According to law, the fiscal year is the calendar year.
The filing deadline for the income tax return is generally the first week of April. The system is one of self-assessment, but the tax return filed with the tax authorities is subject to review.
Payment of tax
Income tax payments are due in 12 monthly instalments. The due date for the final income tax payment for a year is generally the first week of April.
The estimated payment calculation system has been established, and the amount of the estimated payment will be the greater of the result of multiplying the net revenue of the month by (i) 1.5% or (ii) the applicable coefficient. The coefficient is calculated by dividing the income generated in the previous fiscal year by the income tax that was determined.
The National Superintendency of Customs and Tax Administration (SUNAT) is responsible for administering all of the aforementioned taxes (income tax, VAT, etc.). Companies resident in Peru must be registered with the tax administration (Taxpayer’s Registry).
The Tax Court is a specialised administrative tribunal, which depends on the Ministry of Economy and Finance, but is otherwise autonomous regarding its specific functions. Its mission is to rule over tax controversies that may arise between the tax administration and the taxpayers, by interpreting and applying the corresponding tax legislation, issuing mandatory observance jurisprudence, and establishing homogenous criteria that continue to support the progress of the tax system.
Finally, taxpayers are entitled to file an appeal before the Judiciary (Court) against resolutions issued by the Tax Court, but payment of the tax debt must be performed or guarantees must be provided.
Tax audit process
The tax audit performed by the SUNAT includes all the aspects of the tax and period being subject to review. The tax audit is formal, and the process is fully regulated.
The SUNAT is also able to conduct partial audits of limited scope.
Statute of limitations
Pursuant to the Peruvian tax legislation, the SUNAT is entitled to audit taxpayers in order to assess their tax liabilities, request the payment of any due tax, and assess any applicable penalty for up to (i) four years from 1 January of the year following the date the corresponding tax return had to be filed, (ii) six years to the extent that the corresponding tax return was not filed, and (iii) ten years when the tax withheld by the taxpayer has not been paid to the SUNAT.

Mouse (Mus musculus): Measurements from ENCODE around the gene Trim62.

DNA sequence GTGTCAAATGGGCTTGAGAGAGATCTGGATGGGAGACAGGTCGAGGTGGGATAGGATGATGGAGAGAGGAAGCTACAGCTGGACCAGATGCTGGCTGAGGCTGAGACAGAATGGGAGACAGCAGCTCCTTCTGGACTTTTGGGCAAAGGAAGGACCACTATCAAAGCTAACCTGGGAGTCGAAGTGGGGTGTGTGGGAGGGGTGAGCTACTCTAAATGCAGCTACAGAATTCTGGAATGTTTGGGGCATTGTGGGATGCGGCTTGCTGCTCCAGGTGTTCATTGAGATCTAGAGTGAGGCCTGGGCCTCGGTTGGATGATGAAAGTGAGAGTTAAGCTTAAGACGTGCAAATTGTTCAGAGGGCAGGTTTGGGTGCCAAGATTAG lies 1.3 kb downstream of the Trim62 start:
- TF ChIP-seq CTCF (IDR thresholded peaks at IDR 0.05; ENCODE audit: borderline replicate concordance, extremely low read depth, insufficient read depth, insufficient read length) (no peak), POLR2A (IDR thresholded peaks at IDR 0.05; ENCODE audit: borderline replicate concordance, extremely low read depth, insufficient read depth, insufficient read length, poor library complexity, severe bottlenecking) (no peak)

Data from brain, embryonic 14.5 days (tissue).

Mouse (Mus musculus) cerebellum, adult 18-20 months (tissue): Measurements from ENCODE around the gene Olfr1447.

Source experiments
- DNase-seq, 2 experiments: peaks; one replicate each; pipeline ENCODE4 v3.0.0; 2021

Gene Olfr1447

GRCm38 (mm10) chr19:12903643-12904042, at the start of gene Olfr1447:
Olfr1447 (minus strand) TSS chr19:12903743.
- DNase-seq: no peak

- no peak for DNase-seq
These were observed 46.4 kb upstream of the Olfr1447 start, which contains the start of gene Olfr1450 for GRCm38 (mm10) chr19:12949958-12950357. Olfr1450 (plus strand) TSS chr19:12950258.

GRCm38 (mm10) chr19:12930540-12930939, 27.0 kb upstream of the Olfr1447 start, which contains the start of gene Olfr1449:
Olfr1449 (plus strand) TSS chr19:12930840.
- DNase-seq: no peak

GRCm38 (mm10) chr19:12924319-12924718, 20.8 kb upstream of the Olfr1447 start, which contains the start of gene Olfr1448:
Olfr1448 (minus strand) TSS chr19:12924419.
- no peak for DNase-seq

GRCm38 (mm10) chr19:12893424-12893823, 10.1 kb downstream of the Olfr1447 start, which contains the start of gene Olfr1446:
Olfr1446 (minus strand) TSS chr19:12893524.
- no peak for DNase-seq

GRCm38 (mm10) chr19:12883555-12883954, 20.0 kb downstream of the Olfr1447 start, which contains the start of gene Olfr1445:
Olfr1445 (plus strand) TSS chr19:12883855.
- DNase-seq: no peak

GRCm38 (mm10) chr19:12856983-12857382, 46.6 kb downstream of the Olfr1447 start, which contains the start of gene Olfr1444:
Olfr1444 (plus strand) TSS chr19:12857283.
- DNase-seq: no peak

Topics of focus for tax authorities
The SUNAT mainly focuses on the following topics:
- Deduction of expenses, including cost share expenses.
- Market value of transactions between related parties.
- Peruvian source income WHT.
- Income tax advance payments.
General Anti-avoidance Rule (GAAR)
The GAAR (provision XVI of the Tax Code) allows the SUNAT to consider the acts, situations, and economic activities performed, established, or desired by the taxpayers in order to determine the real nature of the taxable event. To this extent, provision XVI establishes that when tax evasion is detected, the SUNAT is entitled to collect the tax debt and fines; reduce the amount of balances due, NOLs, or tax credits; or eliminate any tax advantage, without prejudice, to recover any amount that was wrongfully reimbursed.
While interpreting the tax legislation, substance should be selected over a legal form. The fact that a taxpayer's transactions are legal does not imply that they are acceptable with reference to the underlying meaning embedded in the tax rules. Thus, where there is no business purpose except to obtain a tax benefit, the SUNAT should challenge such transactions as artificial and apply the corresponding tax rules.
However, the faculty of the SUNAT to apply provision XVI of the Tax Code has been suspended, with the exception of the first and last paragraphs of said provision.